Focus On

SENTENCING - Possession of property obtained by crime over $5,000 - Fines - Forfeiture

Friday, November 08, 2019 @ 1:21 PM  

Lexis Advance® Quicklaw®
Appeal by Rafilovich from a decision of the Ontario Court of Appeal that granted the Prosecution’s application seeking imposition of a fine, rather than forfeiture, in relation to seized funds believed to be the proceeds of crime. Rafilovich was arrested for possession of cocaine for the purpose of trafficking. Police searching his car and apartment found, among other things, about $42,000 in cash, which the Crown seized as potential proceeds of crime. Rafilovich successfully applied for return of the seized funds to pay for his legal defence. Rafilovich pled guilty at trial and, in addition to a sentence of imprisonment, was ordered to forfeit to the Crown his 50 percent interest in an apartment as offence-related property. However, the sentencing judge refused the Crown’s application under s. 462.37(3) of the Criminal Code for a fine instead of forfeiture, equal to the amount of the seized funds returned to Rafilovich to pay for his legal counsel. The Court of Appeal held that the sentencing judge’s exercise of discretion in refusing the imposition of a fine was inappropriate, as it hindered the achievement of the objectives of the proceeds of crime regime. The Court of Appeal imposed a fine of $41,976, equal to the amount of the seized and returned funds, and ordered imprisonment of an additional 12 months, over and above the sentence imposed for the trafficking and related charges, if Rafilovich failed to pay the fine.

HELD: Appeal allowed. A sentencing judge had discretion whether to impose a fine instead of forfeiture under s. 462.37(3) for property proven to be proceeds of crime. Since the Code did not expressly indicate whether judicially returned funds ought to be subject to a fine instead of forfeiture, statutory interpretation was required. A review of the Parliamentary debates during the enactment of the proceeds of crime regime revealed two objectives that underpinned the legal expenses return provision: (1) providing access to counsel; and (2) giving meaningful weight to the presumption of innocence. While Parliament was clearly motivated by the desire to remove the financial incentive from certain crimes, it also wanted to ensure that accused persons would have access to legal representation and that the presumption of innocence would be protected. When an accused person could not access legal counsel, the presumption of innocence suffered. Nor was the importance of the presumption of innocence “spent” once an accused person was found guilty. The criminal justice system did not, and should not, retroactively dilute the presumption of innocence after an accused was found guilty, nor did it attach preconditions or penalties to reliance on the presumption. Imposing retroactive penalties on accused persons who relied on the presumption of innocence could have no effect but to undermine the presumption and the protections it afforded to accused persons. The Court of Appeal over-emphasized the broad objective of the fine instead of forfeiture provision to prevent indirect benefit to the accused and gave inadequate attention to the important objectives in the detailed return process enacted by Parliament. The legal expenses return provision allowed Rafilovich, who had no other assets or means to pay for his defence, an opportunity to access seized funds (which remained his property) under close judicial scrutiny and tight conditions. This “benefit” was not the kind of benefit that the fine instead of forfeiture provision was aimed at preventing. Generally speaking, a fine instead of forfeiture should not be imposed on funds that had been judicially returned for the payment of reasonable legal expenses. There remained, however, discretion to order a fine in cases where the offender did not have a real financial need for the returned funds, or the offender did not use the funds to alleviate that need. In this way, courts could give full effect to Parliament’s intended purposes. In this case, the sentencing judge’s exercise of discretion was appropriate and should not be interfered with.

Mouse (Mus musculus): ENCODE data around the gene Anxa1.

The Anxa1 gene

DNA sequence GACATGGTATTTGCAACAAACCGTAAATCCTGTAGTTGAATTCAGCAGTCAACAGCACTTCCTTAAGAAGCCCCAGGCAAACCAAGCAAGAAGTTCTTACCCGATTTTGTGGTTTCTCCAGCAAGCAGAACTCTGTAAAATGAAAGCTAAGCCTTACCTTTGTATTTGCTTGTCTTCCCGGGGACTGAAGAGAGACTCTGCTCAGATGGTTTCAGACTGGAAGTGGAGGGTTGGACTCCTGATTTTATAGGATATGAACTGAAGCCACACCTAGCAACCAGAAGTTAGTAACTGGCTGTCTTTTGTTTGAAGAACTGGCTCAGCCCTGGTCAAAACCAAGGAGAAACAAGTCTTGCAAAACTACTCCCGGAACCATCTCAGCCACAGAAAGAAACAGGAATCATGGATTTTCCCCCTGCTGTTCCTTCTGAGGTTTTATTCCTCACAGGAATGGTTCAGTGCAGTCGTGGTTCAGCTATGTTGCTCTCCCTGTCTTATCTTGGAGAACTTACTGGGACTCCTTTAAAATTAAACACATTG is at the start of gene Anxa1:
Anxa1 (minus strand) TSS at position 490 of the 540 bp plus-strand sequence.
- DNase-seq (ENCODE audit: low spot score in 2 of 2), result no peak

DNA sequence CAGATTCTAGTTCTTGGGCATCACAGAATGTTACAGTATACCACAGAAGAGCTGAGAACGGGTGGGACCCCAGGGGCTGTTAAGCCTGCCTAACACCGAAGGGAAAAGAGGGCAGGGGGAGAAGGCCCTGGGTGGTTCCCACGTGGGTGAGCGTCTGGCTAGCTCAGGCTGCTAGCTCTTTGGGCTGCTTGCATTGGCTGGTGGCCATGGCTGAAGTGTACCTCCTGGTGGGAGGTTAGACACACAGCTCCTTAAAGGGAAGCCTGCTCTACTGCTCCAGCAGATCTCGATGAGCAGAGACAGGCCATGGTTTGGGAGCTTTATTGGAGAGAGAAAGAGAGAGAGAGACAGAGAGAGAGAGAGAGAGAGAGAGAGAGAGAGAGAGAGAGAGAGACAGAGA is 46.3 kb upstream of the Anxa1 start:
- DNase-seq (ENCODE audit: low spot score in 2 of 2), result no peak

R. v. Rafilovich, [2019] S.C.J. No. 51, Supreme Court of Canada, R. Wagner C.J. and R.S. Abella, M.J. Moldaver, A. Karakatsanis, C. Gascon, S. Côté, R. Brown, M. Rowe and S.L. Martin JJ., November 8, 2019. Digest No. TLD-November42019014-SCC